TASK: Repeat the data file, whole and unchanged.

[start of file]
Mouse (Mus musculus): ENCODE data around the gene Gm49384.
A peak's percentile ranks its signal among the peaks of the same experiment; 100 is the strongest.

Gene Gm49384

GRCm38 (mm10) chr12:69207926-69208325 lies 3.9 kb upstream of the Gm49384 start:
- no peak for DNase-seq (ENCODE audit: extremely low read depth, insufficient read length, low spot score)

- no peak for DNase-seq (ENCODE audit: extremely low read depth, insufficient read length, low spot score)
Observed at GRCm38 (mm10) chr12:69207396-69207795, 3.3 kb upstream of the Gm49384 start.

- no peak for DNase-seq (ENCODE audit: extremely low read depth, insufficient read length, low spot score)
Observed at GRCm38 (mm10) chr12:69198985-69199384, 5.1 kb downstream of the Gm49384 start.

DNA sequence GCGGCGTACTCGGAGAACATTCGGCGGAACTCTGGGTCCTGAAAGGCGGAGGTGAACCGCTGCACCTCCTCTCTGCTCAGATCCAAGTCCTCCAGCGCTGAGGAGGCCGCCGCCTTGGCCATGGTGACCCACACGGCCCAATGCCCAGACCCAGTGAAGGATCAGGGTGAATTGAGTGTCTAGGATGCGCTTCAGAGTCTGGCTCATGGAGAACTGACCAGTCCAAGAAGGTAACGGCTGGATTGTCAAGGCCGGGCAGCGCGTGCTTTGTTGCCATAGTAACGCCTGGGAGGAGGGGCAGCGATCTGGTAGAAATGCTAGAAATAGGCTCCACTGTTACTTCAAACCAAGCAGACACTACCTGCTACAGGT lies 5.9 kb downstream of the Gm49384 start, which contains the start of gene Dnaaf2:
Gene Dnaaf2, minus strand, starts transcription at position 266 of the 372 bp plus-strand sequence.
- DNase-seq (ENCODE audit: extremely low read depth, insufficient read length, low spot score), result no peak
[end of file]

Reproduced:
Mouse (Mus musculus): ENCODE data around the gene Gm49384.
A peak's percentile ranks its signal among the peaks of the same experiment; 100 is the strongest.

Gene Gm49384

GRCm38 (mm10) chr12:69207926-69208325 lies 3.9 kb upstream of the Gm49384 start:
- no peak for DNase-seq (ENCODE audit: extremely low read depth, insufficient read length, low spot score)

- no peak for DNase-seq (ENCODE audit: extremely low read depth, insufficient read length, low spot score)
Observed at GRCm38 (mm10) chr12:69207396-69207795, 3.3 kb upstream of the Gm49384 start.

- no peak for DNase-seq (ENCODE audit: extremely low read depth, insufficient read length, low spot score)
Observed at GRCm38 (mm10) chr12:69198985-69199384, 5.1 kb downstream of the Gm49384 start.

DNA sequence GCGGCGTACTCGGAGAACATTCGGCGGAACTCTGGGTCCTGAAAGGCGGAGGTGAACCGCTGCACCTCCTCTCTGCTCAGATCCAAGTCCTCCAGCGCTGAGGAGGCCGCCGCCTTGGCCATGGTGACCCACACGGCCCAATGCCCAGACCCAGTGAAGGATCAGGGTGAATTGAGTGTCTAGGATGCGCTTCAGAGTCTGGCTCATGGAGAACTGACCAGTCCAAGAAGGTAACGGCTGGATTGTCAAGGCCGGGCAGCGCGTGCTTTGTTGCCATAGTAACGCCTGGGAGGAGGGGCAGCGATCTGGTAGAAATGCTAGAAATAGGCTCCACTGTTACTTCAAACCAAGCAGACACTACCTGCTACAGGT lies 5.9 kb downstream of the Gm49384 start, which contains the start of gene Dnaaf2:
Gene Dnaaf2, minus strand, starts transcription at position 266 of the 372 bp plus-strand sequence.
- DNase-seq (ENCODE audit: extremely low read depth, insufficient read length, low spot score), result no peak